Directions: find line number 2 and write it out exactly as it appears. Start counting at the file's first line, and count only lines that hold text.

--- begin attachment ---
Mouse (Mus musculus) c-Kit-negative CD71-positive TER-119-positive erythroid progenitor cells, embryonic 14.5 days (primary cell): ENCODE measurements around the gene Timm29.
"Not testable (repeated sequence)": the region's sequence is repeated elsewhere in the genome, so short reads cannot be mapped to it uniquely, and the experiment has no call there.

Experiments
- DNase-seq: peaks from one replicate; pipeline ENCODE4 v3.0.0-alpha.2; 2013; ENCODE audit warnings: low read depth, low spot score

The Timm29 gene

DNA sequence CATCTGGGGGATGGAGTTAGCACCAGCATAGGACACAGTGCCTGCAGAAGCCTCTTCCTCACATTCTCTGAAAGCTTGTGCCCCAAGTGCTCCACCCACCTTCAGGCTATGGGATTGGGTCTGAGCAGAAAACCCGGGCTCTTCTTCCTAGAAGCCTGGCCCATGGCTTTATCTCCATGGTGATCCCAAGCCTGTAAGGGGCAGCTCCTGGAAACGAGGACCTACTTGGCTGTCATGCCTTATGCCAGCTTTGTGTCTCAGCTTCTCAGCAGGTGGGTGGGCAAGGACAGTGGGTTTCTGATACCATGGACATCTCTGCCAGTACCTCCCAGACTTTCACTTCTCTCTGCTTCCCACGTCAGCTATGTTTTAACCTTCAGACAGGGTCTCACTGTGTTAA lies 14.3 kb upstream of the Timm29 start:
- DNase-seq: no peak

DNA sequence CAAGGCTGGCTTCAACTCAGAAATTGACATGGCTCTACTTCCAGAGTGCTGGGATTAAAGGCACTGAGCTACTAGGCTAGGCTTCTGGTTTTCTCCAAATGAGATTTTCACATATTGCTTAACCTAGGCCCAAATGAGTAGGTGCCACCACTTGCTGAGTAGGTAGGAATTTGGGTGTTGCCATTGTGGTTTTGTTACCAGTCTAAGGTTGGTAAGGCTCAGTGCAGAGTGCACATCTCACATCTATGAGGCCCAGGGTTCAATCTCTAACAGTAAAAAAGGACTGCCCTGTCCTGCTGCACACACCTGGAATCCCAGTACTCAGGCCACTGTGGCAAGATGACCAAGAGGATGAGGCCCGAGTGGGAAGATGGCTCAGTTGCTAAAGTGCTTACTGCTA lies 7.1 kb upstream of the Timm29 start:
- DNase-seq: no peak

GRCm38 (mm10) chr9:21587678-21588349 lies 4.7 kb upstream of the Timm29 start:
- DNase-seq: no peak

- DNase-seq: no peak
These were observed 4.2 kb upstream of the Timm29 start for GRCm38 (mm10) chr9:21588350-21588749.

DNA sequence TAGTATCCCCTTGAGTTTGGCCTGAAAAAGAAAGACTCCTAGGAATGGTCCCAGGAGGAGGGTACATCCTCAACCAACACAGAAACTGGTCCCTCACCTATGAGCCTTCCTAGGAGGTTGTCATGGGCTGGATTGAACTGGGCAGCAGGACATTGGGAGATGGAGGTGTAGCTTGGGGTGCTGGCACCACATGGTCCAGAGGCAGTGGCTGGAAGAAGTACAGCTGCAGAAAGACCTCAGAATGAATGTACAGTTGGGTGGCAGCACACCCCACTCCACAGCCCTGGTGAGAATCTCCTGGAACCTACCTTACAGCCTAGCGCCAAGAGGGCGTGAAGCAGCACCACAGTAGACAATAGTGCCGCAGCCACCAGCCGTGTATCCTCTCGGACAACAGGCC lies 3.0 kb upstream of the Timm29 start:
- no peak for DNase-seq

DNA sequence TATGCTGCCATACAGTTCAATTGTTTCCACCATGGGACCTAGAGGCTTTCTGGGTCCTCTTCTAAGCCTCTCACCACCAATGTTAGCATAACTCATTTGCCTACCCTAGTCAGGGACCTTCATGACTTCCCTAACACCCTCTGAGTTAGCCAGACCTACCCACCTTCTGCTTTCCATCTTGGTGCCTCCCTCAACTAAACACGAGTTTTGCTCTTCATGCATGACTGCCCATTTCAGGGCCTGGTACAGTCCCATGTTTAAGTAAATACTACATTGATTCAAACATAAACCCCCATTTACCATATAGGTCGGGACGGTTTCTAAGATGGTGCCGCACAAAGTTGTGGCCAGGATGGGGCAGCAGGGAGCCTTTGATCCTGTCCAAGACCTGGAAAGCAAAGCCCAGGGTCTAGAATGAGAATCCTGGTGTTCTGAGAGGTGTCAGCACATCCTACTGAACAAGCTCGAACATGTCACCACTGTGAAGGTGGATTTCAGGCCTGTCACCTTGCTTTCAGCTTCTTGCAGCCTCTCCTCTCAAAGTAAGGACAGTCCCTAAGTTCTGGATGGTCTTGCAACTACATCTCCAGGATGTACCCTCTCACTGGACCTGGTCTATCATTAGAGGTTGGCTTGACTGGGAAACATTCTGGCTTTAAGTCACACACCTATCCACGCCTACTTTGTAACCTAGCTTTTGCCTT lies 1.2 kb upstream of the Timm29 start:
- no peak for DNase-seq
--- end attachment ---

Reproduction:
"Not testable (repeated sequence)": the region's sequence is repeated elsewhere in the genome, so short reads cannot be mapped to it uniquely, and the experiment has no call there.